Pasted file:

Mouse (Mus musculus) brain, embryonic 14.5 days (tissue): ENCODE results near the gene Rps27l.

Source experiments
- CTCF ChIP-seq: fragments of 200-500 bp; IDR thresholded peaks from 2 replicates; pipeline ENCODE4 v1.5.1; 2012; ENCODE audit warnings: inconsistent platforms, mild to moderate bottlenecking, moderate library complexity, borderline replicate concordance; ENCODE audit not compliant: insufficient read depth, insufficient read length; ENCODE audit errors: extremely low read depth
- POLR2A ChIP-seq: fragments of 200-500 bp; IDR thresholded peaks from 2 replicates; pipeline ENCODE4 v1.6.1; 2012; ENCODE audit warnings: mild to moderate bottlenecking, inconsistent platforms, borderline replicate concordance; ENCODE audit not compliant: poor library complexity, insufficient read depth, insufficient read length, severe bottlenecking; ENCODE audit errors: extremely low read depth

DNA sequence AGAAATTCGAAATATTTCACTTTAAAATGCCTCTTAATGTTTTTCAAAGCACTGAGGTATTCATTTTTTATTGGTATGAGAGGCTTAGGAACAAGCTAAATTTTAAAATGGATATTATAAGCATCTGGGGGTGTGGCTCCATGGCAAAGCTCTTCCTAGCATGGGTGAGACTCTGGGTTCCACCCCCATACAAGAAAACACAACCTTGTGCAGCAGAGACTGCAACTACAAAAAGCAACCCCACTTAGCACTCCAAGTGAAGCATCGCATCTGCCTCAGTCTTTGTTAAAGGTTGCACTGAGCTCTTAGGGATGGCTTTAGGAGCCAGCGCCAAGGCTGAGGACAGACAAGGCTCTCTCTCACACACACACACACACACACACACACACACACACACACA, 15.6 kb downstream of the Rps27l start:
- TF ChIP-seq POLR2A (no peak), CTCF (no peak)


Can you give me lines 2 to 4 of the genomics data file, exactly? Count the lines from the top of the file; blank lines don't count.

Source experiments
- CTCF ChIP-seq: fragments of 200-500 bp; IDR thresholded peaks from 2 replicates; pipeline ENCODE4 v1.5.1; 2012; ENCODE audit warnings: inconsistent platforms, mild to moderate bottlenecking, moderate library complexity, borderline replicate concordance; ENCODE audit not compliant: insufficient read depth, insufficient read length; ENCODE audit errors: extremely low read depth
- POLR2A ChIP-seq: fragments of 200-500 bp; IDR thresholded peaks from 2 replicates; pipeline ENCODE4 v1.6.1; 2012; ENCODE audit warnings: mild to moderate bottlenecking, inconsistent platforms, borderline replicate concordance; ENCODE audit not compliant: poor library complexity, insufficient read depth, insufficient read length, severe bottlenecking; ENCODE audit errors: extremely low read depth